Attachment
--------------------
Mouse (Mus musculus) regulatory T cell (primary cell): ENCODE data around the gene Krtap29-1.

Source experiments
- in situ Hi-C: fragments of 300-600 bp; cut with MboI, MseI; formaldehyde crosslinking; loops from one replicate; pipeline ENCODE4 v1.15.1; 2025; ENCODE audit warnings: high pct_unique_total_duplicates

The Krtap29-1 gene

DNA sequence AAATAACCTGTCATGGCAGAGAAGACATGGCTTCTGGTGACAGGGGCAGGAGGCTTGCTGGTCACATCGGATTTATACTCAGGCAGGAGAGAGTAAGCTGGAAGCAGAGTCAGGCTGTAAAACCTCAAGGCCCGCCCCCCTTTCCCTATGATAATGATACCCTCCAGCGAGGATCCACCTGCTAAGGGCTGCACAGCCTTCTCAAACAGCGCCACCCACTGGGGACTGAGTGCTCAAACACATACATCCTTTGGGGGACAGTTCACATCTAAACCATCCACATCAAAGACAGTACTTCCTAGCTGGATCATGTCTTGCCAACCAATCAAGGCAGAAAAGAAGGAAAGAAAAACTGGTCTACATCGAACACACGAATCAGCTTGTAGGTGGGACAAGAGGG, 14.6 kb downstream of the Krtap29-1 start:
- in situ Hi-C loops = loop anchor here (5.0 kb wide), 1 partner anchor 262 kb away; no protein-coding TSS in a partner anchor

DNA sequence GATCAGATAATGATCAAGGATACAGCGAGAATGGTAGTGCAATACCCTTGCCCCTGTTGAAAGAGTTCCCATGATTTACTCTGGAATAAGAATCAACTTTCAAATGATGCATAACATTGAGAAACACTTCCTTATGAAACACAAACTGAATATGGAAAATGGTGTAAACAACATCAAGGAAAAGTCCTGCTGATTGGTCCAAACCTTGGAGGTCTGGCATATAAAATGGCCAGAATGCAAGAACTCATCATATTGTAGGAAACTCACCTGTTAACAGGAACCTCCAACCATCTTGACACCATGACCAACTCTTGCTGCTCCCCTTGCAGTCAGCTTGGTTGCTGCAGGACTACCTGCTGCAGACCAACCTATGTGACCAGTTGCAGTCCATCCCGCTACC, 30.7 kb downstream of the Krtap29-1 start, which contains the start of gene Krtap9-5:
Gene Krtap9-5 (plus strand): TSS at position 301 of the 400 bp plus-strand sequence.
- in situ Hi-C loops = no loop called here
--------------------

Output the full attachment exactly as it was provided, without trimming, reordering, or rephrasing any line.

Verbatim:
Mouse (Mus musculus) regulatory T cell (primary cell): ENCODE data around the gene Krtap29-1.

Source experiments
- in situ Hi-C: fragments of 300-600 bp; cut with MboI, MseI; formaldehyde crosslinking; loops from one replicate; pipeline ENCODE4 v1.15.1; 2025; ENCODE audit warnings: high pct_unique_total_duplicates

The Krtap29-1 gene

DNA sequence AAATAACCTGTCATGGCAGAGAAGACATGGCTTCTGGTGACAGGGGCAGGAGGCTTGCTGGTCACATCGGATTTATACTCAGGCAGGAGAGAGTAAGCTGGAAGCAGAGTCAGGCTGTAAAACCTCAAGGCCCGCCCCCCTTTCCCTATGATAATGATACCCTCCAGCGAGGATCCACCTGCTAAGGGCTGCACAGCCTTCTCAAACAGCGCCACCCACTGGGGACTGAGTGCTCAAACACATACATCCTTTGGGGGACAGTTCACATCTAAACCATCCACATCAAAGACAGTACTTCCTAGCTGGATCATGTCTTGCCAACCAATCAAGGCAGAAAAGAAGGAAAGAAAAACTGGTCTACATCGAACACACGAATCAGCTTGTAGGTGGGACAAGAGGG, 14.6 kb downstream of the Krtap29-1 start:
- in situ Hi-C loops = loop anchor here (5.0 kb wide), 1 partner anchor 262 kb away; no protein-coding TSS in a partner anchor

DNA sequence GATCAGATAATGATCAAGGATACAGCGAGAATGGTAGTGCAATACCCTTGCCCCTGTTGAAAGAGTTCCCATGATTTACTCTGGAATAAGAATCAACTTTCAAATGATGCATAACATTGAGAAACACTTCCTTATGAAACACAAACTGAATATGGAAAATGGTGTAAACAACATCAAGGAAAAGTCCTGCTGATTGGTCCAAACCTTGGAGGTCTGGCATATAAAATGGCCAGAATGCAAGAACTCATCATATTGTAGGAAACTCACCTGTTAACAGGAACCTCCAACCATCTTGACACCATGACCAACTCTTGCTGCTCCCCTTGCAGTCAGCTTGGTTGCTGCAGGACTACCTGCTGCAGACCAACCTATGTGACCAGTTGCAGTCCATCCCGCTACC, 30.7 kb downstream of the Krtap29-1 start, which contains the start of gene Krtap9-5:
Gene Krtap9-5 (plus strand): TSS at position 301 of the 400 bp plus-strand sequence.
- in situ Hi-C loops = no loop called here